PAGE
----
You put out an amazing issue in October. In getting in from the office at 11:00 last night, I stayed up until 1:30 reading the issue cover-to-cover. John Lowerys Concorde piece, Fallen Icon [Reality Check] – was well done. It was a breath of fresh air to read a realistic piece about the Concorde crash.
Its a bit sad to see the way both companies and governments sometimes react to crashes. BEA blames Continental for their DC-10 dropping a metal strip; BEA similarly blamed the pilots of the ATR at Roselawn, claiming the pilots did not react correctly to the situation. Im not attempting to blame the Europeans, but it does seem to be a consistent pattern in different accidents/incidents.
Its frightening to think of the ramifications if such attitudes are true. The FAA could be similarly guilty for this, in reference to the Monroe, Mich., crash of the Comair commuter, in which the NTSB directly blamed the failure of FAA oversight.
Again, please do not stop churning out such excellent issues. Of all the magazines I get, I really believe it helps my attitude and technique. And, in many cases, the writing is real, powerful and to the point.
Too many of the magazines are filled with happy flying and seem to beat around the bush on tough issues. Dont ever stop taking a stand.
Thanks for your gracious comments. We love the feedback – positive or negative – but were much happier when its positive. Thanks for reading.
Cheat Sheet Translation
In Flying a Fleet [Proficiency, October], Ron Levy includes his cheat sheet from his Cougar. In it, he lists Va (105-120), which is familiar to any pilot. But following that is Turb at 140, unless its a speed for a given weight. If that is what it is, please clarify; I am always willing to learn something new.
While Va is a good number to use for penetrating turbulent air, the Cougar has a published turbulent air penetration speed of 140 mph.
Too Lean on Truth
Shame on you guys for promoting another old wives tale regarding engine management in Why Engines Fail [Systems Check, October]. Running too lean does not cause engines to run hot. In truth, engine temperature (EGT/CHT) increases as the mixture is leaned until reaching peak temperature. Continued leaning after reaching peak temperature (operating lean of peak) causes engine temperature to decrease.
It would have been correct to say the improper leaning can cause the engine to run too hot.
Todays powerplants are far too expensive to permit an oversimplification of proper leaning technique. Pilots reading your article will likely avoid leaning altogether to prevent the trouble you improperly planted in their minds.
I suggest you have the author of this article do a better job on his homework or allow him more space in your journal to accurately describe appropriate leaning techniques.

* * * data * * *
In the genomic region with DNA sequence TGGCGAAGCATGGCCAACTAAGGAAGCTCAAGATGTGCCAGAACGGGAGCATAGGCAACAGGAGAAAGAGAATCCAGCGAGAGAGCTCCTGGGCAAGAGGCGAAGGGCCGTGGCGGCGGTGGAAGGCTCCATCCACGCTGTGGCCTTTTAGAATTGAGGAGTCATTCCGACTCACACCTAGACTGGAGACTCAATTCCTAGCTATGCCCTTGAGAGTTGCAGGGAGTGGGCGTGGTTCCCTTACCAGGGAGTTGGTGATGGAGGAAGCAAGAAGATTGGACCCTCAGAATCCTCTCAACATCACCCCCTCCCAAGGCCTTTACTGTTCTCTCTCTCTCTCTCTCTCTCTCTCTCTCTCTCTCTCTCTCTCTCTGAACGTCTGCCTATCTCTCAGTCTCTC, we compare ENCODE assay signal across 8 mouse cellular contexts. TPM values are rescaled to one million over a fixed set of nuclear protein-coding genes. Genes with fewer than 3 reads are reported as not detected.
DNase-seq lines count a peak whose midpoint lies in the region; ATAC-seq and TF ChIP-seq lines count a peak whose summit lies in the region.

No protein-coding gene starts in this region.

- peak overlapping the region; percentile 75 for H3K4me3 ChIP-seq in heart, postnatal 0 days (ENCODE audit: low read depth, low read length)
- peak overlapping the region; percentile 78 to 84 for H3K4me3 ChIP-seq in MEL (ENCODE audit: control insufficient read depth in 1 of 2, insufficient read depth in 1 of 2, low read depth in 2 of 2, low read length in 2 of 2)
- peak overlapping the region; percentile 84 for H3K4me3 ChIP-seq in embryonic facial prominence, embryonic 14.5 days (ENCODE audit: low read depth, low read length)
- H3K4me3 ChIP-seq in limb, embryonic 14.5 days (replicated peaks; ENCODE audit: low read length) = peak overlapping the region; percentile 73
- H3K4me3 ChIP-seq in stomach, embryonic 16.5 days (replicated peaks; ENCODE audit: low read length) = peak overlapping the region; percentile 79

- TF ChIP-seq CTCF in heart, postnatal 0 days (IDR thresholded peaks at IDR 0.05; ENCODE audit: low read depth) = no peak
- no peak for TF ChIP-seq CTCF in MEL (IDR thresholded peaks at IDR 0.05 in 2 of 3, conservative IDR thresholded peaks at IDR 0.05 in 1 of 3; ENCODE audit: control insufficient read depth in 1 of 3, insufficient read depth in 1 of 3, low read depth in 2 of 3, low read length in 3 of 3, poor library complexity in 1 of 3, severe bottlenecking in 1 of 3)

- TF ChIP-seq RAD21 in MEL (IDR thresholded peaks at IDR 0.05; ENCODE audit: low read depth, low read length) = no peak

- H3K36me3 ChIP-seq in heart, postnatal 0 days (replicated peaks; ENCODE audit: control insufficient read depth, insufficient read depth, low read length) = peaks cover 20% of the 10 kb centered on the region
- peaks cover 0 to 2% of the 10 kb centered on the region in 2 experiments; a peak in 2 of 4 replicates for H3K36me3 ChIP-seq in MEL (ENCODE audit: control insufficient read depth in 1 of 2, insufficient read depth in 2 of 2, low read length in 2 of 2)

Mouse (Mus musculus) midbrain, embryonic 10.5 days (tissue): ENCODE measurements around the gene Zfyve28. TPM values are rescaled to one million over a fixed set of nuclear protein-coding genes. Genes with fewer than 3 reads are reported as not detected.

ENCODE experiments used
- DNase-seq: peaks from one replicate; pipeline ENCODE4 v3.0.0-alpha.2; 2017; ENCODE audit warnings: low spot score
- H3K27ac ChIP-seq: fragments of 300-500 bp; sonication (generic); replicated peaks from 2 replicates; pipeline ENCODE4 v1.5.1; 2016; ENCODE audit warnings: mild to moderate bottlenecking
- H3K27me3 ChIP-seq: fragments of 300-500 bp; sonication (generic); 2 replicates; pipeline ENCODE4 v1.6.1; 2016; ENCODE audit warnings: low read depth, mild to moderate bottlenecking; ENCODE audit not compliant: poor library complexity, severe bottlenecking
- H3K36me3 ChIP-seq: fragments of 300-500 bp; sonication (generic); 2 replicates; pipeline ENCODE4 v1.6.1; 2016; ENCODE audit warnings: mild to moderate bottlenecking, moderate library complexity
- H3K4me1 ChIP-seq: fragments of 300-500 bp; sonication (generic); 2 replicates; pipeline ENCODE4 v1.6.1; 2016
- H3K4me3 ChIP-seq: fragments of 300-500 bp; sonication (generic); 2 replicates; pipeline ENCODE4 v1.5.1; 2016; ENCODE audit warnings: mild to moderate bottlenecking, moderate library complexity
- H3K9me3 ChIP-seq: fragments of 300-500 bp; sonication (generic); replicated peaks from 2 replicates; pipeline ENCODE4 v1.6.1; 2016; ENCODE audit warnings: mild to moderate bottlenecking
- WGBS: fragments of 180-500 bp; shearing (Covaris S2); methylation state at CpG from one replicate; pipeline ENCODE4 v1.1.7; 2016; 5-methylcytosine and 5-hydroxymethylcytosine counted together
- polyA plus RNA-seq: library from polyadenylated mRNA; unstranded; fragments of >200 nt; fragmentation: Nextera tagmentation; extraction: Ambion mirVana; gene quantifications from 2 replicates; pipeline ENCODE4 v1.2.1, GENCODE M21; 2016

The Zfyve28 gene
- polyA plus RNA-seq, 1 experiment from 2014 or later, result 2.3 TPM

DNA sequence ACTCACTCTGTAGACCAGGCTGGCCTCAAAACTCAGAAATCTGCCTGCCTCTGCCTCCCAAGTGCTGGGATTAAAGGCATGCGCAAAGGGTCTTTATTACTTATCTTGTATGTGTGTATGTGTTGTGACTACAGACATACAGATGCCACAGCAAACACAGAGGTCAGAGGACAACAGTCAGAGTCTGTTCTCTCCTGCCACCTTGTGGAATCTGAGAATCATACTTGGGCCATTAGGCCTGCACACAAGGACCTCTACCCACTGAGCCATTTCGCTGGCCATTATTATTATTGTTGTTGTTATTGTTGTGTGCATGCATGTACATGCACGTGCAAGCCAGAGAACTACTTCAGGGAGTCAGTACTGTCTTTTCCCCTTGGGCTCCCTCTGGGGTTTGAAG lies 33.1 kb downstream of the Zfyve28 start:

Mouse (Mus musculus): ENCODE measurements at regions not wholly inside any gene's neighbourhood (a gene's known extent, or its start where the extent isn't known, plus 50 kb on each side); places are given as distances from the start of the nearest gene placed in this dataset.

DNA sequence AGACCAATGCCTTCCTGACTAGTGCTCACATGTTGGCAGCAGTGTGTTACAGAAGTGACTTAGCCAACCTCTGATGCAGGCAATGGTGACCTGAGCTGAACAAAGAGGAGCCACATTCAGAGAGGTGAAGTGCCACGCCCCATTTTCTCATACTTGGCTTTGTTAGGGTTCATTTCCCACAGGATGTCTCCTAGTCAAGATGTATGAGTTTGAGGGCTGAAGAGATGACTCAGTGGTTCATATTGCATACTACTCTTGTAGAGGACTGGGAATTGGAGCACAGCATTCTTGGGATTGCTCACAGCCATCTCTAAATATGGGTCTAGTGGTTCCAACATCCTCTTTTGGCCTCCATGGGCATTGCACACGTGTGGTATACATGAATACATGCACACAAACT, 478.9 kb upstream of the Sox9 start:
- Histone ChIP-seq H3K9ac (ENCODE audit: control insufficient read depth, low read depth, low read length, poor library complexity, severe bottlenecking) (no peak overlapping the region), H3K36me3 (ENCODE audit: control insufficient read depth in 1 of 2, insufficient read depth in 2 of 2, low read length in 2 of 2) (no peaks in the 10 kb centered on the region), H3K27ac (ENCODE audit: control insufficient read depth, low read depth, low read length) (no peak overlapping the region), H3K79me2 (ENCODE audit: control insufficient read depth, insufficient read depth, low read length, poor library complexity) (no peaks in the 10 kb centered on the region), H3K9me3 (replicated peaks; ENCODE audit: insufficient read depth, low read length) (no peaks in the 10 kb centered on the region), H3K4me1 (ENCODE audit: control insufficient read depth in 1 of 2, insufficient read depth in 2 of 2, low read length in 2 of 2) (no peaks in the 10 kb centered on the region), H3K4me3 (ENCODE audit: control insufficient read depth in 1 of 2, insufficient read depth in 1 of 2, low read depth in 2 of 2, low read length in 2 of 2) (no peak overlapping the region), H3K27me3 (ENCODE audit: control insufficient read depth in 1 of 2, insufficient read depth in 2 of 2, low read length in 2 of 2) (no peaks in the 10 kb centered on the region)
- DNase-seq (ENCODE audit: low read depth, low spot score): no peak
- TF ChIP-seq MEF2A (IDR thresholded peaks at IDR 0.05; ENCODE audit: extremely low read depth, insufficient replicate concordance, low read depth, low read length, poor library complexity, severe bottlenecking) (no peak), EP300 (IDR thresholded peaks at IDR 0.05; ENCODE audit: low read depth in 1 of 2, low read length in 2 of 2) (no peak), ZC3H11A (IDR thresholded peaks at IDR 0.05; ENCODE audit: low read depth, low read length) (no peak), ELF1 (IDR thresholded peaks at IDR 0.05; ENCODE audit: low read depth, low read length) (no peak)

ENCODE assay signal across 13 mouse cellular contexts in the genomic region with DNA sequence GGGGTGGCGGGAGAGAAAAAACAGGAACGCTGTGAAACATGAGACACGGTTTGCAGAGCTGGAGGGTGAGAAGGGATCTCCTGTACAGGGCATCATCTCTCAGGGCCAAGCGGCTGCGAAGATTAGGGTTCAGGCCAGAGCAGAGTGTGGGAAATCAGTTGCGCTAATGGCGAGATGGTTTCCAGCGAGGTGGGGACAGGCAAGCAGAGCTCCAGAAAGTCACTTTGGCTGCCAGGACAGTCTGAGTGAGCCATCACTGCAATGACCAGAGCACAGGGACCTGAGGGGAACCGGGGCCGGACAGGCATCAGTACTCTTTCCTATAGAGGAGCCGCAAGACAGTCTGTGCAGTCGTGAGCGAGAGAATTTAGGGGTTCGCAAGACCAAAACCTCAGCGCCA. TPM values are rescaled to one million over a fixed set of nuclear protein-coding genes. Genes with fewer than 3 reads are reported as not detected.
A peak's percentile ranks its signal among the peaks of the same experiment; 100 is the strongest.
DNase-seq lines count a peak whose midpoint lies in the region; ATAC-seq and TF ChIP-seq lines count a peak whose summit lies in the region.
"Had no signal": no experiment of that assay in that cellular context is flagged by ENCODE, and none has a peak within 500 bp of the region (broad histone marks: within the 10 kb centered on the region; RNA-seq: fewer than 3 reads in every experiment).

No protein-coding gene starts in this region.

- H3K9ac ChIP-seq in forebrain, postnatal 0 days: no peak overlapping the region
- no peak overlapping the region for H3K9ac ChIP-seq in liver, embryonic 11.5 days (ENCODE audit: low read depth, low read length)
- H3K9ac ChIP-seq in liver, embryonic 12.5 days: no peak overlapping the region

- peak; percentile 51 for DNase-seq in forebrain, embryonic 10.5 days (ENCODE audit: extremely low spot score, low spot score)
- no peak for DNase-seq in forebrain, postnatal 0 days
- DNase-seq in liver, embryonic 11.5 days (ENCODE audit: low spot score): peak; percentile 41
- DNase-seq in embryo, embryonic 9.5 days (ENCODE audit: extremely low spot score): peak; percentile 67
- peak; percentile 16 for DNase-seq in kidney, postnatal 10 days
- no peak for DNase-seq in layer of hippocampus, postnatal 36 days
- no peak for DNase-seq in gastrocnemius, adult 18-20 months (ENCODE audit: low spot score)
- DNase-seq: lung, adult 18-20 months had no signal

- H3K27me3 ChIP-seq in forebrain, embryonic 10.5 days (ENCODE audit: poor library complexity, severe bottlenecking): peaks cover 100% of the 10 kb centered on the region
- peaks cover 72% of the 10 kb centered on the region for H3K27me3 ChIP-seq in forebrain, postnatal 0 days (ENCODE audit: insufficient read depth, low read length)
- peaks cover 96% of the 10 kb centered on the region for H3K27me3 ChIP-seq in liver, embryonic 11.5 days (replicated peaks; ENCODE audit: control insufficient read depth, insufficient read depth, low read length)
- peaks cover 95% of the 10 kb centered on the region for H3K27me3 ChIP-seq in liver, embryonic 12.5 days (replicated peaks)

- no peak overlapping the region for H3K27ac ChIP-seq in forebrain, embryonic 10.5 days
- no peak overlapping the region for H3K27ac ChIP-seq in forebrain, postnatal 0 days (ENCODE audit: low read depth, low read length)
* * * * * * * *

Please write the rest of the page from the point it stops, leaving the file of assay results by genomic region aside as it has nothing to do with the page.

Again, shame on you guys.
-Robert J. Miller
Okay, were guilty as charged on the issue of oversimplifying the issue by boiling down leaning into one sentence. Obviously, its more complex than that. But we think your notion that pilots will avoid leaning altogether on the strength of our article is ridiculous.
We used the example of a high-power cruise climb or takeoff, in which running too lean – for example 25 degrees rich of peak rather than 100-degrees rich or full rich – can definitely elevate CHTs.
Despite its advantages in some airplanes, the fact remains that many light aircraft with stock fuel systems wont run well lean of peak. Wed lump all carburetor-equipped engines into that category, as well as many Lycoming fuel-injected four-cylinderengines. The majority of light aircraft can cruise rich of peak and for those neither pre-disposed nor equipped for lean-of-peak, we think ROP is a sensible option.
Lean-of-peak operations are useful in engines equipped for the purpose but we would guess that those who venture there understand the technique and instrumentation required to do it safely. It certainly saves gas and the engine runs cleaner and cooler. Well examine that in another issue.
Why Engines Fail
Regarding Why Engines Fail [Systems Check, October], one reason for the failure of fuel-injected Continental engines has been in-flight flooding when the throttle is advanced after a descent at low manifold pressure. Many of these incidents occur at altitude and do not lead to accidents, but near the ground, accidents do ensue.
For example, Lance Neibauer, founder of Lancair, told me that his TSIO-550 engine quit on final when he forgot to turn off the boost pump prior to landing. He turned off the pump and the engine restarted.
Continentals Tips on Engine Care dated 07/00 states on page 57: Turbocharged engines have a unique problem during acceleration. If the fuel flow increases before the turbocharger has time to build up to speed and increase the airflow proportionately, the engine my falter from an overly rich mixture.
The engine has no feedback from the manifold pressure to control the fuel flow. The only control is from the position of the throttle valve. Why are not the flooded engine failures being reported?
The Air Force reported the problem in the 1960s in the T-34 version of the Bonanza. One pilot told me Air Force instructions were to clear the engine every 500 feet during the descent.
For about two years I have been looking into the issue of engines flooding in flight during the approach to landing. During that time, there have been a number of accidents in which it seems this problem may be a likely culprit.
-Robert E. Froelich